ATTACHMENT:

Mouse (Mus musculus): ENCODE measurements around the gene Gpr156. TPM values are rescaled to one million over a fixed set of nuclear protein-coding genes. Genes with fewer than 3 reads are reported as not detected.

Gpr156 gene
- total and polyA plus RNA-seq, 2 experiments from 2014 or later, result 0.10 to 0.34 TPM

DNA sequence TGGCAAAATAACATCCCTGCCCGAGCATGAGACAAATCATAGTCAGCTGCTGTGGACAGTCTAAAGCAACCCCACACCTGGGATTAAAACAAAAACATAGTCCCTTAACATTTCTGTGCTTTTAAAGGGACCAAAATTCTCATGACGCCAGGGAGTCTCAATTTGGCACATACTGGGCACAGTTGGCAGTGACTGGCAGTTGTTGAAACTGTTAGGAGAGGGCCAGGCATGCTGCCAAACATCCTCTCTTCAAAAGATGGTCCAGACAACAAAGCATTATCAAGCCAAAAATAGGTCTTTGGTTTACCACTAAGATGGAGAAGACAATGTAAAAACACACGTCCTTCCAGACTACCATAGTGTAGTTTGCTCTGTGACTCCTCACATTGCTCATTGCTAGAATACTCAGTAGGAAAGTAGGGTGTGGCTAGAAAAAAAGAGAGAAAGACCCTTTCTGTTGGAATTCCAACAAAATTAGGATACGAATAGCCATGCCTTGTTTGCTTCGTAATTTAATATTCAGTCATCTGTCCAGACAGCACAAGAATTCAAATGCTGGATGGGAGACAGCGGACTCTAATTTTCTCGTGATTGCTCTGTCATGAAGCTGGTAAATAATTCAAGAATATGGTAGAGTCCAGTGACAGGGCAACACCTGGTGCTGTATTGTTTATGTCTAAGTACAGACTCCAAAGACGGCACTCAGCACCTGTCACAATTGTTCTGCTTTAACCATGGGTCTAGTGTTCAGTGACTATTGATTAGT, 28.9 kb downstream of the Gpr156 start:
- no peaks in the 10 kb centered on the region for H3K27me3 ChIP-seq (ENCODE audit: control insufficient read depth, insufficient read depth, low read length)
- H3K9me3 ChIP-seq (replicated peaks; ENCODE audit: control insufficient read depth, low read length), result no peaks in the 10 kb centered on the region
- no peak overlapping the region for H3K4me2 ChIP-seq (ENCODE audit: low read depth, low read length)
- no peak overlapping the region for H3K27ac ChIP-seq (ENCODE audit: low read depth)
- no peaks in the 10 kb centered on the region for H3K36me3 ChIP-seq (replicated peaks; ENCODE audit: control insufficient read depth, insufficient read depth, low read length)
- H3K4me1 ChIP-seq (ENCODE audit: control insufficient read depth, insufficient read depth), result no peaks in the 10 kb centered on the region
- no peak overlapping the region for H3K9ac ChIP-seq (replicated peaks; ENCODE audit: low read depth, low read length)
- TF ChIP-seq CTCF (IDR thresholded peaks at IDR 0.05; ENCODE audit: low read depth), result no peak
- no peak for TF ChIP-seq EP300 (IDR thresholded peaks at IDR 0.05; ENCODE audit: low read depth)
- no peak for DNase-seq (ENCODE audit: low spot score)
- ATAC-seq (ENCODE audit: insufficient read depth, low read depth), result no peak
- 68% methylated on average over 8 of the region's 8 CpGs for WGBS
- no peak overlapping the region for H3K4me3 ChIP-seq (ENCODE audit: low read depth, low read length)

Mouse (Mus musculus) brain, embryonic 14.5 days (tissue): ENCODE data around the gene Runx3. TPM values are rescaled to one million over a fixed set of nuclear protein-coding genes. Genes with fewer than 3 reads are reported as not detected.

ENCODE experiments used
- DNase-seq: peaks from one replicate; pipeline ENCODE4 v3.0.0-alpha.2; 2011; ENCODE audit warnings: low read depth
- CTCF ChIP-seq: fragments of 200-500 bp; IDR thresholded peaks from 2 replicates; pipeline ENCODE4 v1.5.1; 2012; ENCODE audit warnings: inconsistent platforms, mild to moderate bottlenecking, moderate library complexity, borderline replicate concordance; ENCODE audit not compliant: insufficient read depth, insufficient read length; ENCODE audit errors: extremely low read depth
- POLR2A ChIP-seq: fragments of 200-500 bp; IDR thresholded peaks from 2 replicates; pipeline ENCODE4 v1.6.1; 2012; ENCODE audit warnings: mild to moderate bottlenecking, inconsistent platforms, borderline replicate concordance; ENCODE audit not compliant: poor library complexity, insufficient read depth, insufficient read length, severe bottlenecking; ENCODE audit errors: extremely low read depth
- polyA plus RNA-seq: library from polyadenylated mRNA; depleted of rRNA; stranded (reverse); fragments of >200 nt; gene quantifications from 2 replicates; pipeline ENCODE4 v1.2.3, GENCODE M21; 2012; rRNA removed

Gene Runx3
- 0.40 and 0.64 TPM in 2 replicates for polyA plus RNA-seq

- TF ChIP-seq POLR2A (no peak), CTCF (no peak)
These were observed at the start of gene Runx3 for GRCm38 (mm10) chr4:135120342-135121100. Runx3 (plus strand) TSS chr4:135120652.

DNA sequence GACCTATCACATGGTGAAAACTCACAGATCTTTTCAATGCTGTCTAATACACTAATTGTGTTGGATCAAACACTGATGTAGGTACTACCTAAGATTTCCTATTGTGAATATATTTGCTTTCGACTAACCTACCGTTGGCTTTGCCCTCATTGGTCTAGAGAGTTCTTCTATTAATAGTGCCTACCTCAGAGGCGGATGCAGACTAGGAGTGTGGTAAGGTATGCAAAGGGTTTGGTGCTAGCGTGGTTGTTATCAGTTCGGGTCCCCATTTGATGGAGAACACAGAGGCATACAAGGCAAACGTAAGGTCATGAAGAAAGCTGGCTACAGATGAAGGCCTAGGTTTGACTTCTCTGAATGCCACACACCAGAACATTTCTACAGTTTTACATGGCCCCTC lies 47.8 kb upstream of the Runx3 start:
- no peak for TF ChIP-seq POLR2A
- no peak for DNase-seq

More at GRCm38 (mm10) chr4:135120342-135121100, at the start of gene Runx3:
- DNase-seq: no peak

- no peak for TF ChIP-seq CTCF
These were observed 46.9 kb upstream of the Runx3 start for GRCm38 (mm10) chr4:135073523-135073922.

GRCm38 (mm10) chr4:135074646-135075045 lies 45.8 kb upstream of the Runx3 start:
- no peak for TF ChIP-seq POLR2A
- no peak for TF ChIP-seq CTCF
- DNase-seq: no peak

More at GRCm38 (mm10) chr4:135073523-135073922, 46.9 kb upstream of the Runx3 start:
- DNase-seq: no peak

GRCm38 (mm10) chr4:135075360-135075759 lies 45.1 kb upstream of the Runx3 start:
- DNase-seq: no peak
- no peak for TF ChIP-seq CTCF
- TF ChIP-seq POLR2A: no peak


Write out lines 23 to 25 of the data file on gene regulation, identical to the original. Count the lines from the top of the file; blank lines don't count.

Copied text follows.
- polyA plus RNA-seq: library from polyadenylated mRNA; depleted of rRNA; stranded (reverse); fragments of >200 nt; gene quantifications from 2 replicates; pipeline ENCODE4 v1.2.3, GENCODE M21; 2012; rRNA removed

Gene Runx3
- 0.40 and 0.64 TPM in 2 replicates for polyA plus RNA-seq